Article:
ANTS Performance Profiler 9

Async in the call tree

The call tree's async mode currently only supports async in C#5. Async in VB11 is not currently supported, and so the state machine is always shown.

Async was introduced in C#5. It's primarily designed to solve problems like GUI responsiveness, particularly for web apps and touch-based devices.

The new Async and Await keywords make setting up asynchronous Tasks easier. Tasks being awaited can happen on separate threads, and the state machine implementation is done by the compiler, so applications can stay responsive while Async methods wait for their continuation.

For more detailed information on how Async works and is implemented, see Understanding async code in C#5

Async mode

The profiler offers two approaches to understanding the performance of Async code. It lets you look at the Async as implemented by the CLR, or at a somewhat simplified view where the components of an Async operation are grouped to reflect the code as you logically wrote it.

In this simpler Async Mode it is easier to follow control flow.

For example, here's a trivial example Async method:

The profiler breaks down the timings as:

Total time in the CPU time view excludes the time taken to perform the awaited task, whereas total wallclock time includes all time taken for the method to complete.

The method is then shown with these timings in the call tree:

When you mark a method with Async, the compiler implements a state machine that runs all the code in that method. The body of the method itself is replaced by the state machine. As a result, everything except the work being done asynchronously runs inside a MoveNext statement.

Further MoveNext calls corresponding to continuations of an async method may appear elsewhere; these are shown on the call tree.

The profiler then pulls all of these methods back together and merges them under the original method, to give a more logical view.

Async Mode is shown in the call tree by default, and you can deselect it (on the View menu) to see the code as it actually ran:

Async Mode is not available in the call graph.

Total Time in Async

Note that in the Wallclock Time view Total time includes all time spent waiting for awaiting tasks to complete and time spent running continuations. It is not the time taken to perform the awaiting tasks. The difference is most important in cases where multiple awaited tasks are performed in parallel. This is discussed in more detail at the end of this article.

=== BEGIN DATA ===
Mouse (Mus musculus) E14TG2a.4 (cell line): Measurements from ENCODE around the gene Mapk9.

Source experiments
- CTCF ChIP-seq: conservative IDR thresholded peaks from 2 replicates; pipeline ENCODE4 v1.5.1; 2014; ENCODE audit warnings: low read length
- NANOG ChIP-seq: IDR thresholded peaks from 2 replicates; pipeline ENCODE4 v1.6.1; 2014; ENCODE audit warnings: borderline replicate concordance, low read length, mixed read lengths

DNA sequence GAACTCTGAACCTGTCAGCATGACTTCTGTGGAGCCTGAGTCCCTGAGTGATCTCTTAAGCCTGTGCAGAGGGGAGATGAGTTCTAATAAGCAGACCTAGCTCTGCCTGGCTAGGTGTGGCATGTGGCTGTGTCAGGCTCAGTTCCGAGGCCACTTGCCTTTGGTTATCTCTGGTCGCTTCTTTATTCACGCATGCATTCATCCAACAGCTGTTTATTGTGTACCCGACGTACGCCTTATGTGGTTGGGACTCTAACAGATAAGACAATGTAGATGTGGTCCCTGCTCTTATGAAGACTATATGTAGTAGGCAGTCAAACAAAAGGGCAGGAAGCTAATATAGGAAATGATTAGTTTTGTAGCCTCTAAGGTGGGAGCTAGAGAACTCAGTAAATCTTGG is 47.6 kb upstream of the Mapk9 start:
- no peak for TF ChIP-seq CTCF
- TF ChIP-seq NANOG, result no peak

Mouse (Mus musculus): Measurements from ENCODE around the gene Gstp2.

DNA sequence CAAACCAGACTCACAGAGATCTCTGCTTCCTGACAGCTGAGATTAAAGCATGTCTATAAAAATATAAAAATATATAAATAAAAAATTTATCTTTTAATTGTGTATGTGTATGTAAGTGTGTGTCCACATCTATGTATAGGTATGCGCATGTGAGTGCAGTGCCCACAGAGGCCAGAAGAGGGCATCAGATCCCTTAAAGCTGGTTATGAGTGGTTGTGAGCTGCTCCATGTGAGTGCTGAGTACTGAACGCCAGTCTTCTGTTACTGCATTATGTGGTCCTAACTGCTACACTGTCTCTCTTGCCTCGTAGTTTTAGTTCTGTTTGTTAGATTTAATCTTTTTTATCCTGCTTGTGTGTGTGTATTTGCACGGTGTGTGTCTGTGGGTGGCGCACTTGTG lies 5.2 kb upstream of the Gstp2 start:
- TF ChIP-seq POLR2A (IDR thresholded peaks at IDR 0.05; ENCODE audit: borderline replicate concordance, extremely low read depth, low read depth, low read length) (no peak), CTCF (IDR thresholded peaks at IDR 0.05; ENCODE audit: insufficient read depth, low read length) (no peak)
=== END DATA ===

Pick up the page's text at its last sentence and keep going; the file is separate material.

To make the Async flow easier to follow, by default the profiler shows results in Async Mode, and shows only Methods with source. This hides all of the compiler operations that implement the Async state machines, and groups the Async methods.

Where methods were called as continuations of an async method, they're shown with a  icon.

Interpreting async results in the call tree

Profiling async code is inherently quite complicated. For instance, the difference between the time taken for an awaited task to complete, and the time spent performing it means that results have potential to be confusing, especially when looking at Wallclock time.

It may help to consider that the profiler is effectively viewing the world from the point of view of the method making the asynchronous call. That method doesn't really know anything about the work being done on the awaited thread, it only knows how long the results take to come back.

This means that the call tree could show you a longer Total time (wallclock) for a method than the sum of the actual time taken for method, tasks, and continuation to execute.

This can occur, for example, if more tasks are started than there are threads available. The tasks would have to wait for threads to become available in the thread pool before they could all be completed. The profiler would include all of this time in the Total time (wallclock) not just the time taken to actually perform the task. From the perspective of the method awaiting the task completion, this is an accurate representation of the tine taken to get a result. But from the perspective of the awaited task, it isn't an accurate representation of the time taken to do the work.

Similarly, if a lot of tasks ran in parallel and returned at the same time, then from the method's perspective the total time would be far shorted than the aggregate time taken to do all the work.

In the CPU time view, Total time includes time spent in continuations, because this is processing work being done. But it does not include time spent waiting on async task completion, because this waiting time is not work being done.

Example diagnostics for async performance problems:

Consider the simple example of a UI component like a button that asynchronously fetches some information from the web. It has code in the continuation that processes the data, and displays it somehow. If the application is performing slowly, there are some patterns you could look out for in the call tree:

  • Methods with a long Time to Await
    Something may blocking the UI thread for too long. You could consider trying to make this work more asynchronous.
  • An Async method shows long Total Time in the Wallclock time view, but not in CPU time
    The application may be spending a long time waiting for an asynchronous database or web operation to complete.
  • An Async method shows long Total Time in CPU
    The application may be spending a lot of time in continuations processing the resulting data before displaying it.

You can't currently use Find method in call tree to find async continuation methods.

Didn't find what you were looking for?